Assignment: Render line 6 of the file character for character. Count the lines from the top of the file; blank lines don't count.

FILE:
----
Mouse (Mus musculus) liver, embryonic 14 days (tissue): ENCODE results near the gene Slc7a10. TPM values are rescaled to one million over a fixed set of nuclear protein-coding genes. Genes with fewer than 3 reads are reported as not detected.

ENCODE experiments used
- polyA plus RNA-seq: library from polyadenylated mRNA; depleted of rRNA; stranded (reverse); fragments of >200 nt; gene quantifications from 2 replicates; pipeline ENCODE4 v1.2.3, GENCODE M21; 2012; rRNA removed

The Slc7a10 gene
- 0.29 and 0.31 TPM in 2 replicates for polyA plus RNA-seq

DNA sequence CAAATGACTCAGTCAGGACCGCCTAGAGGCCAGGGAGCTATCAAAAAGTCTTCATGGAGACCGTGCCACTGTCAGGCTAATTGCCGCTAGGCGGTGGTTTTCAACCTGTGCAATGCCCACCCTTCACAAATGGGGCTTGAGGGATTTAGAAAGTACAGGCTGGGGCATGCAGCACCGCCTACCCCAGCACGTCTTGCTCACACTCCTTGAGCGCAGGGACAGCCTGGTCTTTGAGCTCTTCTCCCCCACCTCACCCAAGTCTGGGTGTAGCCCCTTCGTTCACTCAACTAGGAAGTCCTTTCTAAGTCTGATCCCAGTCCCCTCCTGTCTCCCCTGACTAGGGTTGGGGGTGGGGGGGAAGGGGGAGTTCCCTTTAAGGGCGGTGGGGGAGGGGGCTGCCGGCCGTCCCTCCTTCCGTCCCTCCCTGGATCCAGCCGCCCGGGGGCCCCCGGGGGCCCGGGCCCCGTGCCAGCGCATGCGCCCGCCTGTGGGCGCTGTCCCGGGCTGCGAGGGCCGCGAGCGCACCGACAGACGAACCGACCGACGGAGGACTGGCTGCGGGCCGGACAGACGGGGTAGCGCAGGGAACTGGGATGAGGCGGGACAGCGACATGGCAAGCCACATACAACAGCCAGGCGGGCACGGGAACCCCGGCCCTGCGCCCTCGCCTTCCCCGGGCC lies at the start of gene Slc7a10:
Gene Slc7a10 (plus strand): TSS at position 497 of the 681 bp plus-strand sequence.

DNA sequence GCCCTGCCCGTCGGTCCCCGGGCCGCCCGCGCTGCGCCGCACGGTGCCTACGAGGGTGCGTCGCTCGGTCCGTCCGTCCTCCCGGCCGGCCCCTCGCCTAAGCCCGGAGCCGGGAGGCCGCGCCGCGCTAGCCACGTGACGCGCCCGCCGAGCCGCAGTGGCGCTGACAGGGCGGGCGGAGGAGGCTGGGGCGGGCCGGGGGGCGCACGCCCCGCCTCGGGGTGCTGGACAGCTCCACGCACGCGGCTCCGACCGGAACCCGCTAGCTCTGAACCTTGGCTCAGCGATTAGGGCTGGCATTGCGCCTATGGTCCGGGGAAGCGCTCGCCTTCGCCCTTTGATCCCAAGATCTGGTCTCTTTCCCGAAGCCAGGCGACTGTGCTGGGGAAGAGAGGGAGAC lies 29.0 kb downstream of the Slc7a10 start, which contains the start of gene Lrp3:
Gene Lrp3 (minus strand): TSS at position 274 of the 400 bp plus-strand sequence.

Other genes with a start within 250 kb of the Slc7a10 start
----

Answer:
DNA sequence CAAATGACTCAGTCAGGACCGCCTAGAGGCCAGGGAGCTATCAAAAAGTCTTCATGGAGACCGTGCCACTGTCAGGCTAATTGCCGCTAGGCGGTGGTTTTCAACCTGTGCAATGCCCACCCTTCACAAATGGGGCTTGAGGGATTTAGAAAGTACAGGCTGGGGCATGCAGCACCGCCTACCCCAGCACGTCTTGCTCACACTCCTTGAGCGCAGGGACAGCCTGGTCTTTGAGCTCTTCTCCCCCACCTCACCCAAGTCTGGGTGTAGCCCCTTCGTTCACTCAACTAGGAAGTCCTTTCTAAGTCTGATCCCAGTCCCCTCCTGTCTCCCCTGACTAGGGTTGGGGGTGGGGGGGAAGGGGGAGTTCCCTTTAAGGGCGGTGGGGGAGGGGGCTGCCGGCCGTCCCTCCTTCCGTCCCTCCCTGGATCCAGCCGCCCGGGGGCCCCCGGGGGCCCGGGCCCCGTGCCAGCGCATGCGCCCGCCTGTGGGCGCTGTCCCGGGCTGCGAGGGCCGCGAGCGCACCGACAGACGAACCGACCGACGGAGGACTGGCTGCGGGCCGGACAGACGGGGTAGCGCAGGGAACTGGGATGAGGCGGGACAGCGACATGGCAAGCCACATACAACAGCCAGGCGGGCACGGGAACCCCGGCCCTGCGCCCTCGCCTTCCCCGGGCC lies at the start of gene Slc7a10: